Nonoxynol-9 for preventing vaginal acquisition of HIV infection by women from men

The spermicide nonoxynol-9 does not prevent women becoming infected with sexually transmitted infections, and when used very frequently has been shown to cause open genital sores (which may theoretically increase the chance of acquiring sexually transmitted HIV infection).

Authors' conclusions: 

There is no evidence that nonoxynol-9 protects against vaginal acquisition of HIV infection by women from men. There is evidence that it may do harm by increasing the frequency of genital lesions.

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Background: 

There is a need for female-controlled methods of HIV prevention. Vaginal microbicides, substances inserted into the vagina to prevent women acquiring HIV and sexually transmitted infections (STIs) from men, could be useful in this regard. One potential vaginal microbicide is the widely used spermicide, nonoxynol-9 (N-9).

Objectives: 

To determine the safety and effectiveness of N-9 in preventing vaginal acquisition of HIV infection by women from men.

Search strategy: 

Extensive searches of electronic databases, conference abstracts, reference lists of relevant studies and contact with experts and funders.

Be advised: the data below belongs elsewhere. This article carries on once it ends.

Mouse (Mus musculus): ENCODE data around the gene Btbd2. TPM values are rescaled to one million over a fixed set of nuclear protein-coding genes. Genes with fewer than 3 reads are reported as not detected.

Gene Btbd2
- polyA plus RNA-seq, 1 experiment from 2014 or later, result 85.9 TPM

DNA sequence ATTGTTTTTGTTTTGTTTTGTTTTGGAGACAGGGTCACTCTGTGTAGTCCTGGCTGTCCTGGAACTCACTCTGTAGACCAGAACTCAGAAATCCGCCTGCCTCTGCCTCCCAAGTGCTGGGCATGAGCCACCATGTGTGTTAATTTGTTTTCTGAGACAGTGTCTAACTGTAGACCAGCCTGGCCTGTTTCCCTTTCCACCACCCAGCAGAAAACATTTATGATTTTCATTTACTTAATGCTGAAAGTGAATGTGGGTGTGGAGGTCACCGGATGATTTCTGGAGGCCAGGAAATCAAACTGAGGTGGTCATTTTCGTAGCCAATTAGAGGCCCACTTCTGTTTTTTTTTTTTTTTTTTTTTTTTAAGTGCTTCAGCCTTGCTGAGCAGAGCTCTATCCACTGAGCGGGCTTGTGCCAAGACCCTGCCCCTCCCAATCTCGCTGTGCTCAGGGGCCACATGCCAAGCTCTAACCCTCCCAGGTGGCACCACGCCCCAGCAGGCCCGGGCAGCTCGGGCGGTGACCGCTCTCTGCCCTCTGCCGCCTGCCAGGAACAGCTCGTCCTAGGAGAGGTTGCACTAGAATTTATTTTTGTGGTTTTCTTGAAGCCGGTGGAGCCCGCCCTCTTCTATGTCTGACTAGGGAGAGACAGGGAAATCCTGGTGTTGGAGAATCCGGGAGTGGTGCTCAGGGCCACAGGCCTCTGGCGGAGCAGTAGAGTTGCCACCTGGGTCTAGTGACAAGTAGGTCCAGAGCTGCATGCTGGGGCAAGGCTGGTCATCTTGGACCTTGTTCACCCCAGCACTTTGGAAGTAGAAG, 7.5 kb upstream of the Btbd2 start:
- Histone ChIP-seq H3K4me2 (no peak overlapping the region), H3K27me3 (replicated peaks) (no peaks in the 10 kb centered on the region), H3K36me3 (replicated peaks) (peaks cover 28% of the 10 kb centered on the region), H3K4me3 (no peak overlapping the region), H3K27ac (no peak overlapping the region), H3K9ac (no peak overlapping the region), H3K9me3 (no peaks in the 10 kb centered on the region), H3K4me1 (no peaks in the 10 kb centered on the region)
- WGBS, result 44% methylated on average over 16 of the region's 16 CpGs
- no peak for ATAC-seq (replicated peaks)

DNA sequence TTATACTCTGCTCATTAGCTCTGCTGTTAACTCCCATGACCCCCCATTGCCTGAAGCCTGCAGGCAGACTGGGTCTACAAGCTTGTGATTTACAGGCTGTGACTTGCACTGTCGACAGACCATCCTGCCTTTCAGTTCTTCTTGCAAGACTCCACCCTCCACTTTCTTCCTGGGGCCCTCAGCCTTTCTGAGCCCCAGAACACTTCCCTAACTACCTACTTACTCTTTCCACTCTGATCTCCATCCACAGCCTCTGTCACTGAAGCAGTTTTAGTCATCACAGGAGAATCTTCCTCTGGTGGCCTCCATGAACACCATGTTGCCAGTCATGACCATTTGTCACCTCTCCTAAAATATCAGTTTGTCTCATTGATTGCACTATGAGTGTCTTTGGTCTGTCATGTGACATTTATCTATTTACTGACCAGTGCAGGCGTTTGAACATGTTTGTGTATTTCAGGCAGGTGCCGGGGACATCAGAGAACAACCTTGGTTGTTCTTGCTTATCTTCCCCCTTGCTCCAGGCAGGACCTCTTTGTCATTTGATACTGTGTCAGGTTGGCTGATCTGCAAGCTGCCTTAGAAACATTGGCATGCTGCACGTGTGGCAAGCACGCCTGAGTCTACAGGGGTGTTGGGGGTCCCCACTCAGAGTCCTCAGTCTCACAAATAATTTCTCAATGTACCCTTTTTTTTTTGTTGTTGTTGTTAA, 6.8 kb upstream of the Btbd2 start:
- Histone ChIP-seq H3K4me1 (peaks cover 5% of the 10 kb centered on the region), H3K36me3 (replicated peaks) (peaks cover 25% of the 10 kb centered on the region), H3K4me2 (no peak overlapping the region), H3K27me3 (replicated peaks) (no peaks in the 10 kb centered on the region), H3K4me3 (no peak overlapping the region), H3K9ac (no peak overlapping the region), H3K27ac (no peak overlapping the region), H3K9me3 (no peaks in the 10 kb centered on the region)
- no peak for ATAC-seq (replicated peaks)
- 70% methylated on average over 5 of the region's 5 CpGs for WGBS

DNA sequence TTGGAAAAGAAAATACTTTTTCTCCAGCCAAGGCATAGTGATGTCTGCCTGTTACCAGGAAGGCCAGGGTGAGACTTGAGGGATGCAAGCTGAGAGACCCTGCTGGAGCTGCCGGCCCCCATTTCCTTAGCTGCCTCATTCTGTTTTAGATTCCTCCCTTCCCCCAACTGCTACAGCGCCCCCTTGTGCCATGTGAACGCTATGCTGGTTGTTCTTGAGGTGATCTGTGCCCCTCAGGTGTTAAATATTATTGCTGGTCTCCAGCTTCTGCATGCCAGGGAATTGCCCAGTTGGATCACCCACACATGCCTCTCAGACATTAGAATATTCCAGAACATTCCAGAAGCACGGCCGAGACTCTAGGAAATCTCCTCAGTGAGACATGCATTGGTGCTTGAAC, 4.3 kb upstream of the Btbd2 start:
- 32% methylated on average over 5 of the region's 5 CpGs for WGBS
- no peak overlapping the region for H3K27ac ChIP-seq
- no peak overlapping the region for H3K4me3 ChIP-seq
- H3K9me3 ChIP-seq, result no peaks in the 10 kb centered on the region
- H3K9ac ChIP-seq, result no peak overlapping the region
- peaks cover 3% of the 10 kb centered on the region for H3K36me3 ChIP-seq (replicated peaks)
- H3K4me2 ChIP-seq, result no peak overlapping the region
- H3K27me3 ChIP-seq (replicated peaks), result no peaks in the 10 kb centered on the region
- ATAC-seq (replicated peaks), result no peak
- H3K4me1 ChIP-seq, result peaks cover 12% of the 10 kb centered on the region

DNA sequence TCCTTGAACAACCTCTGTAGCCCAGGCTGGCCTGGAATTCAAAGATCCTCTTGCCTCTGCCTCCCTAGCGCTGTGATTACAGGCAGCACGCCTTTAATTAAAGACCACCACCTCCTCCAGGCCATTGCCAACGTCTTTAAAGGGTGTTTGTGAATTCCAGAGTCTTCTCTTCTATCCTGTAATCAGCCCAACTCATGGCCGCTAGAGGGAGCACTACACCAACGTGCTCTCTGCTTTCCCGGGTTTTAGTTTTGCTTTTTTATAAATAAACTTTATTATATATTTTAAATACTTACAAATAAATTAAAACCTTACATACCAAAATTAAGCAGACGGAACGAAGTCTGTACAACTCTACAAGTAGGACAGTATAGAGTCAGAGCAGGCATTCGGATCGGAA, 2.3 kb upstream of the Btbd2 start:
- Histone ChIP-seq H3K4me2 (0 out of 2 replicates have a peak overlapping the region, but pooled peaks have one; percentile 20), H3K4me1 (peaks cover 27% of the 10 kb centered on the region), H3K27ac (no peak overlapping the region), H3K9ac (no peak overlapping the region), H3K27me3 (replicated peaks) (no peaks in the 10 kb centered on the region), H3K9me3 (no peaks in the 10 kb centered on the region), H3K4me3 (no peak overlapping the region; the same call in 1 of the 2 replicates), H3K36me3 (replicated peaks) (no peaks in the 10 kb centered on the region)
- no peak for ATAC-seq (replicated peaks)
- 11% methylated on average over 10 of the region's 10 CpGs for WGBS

Selection criteria: 

Randomised controlled trials meeting pre-determined quality criteria with HIV infection as the outcome.

Data collection and analysis: 

Data were extracted by one reviewer and checked by the another. Any discrepancies were adjudicated by a third reviewer.

Main results: 

Five trials were included in the review and four contributed to a meta-analysis. Overall, the risk of HIV infection was not statistically significantly different among women receiving N-9 (relative risk [RR] 1.12, 95% CI 0.88-1.42; p=0.4). The risk of genital lesions was statistically significantly greater among women receiving N-9 (RR 1.18, 95%CI 1.02-1.36; p=0.02).

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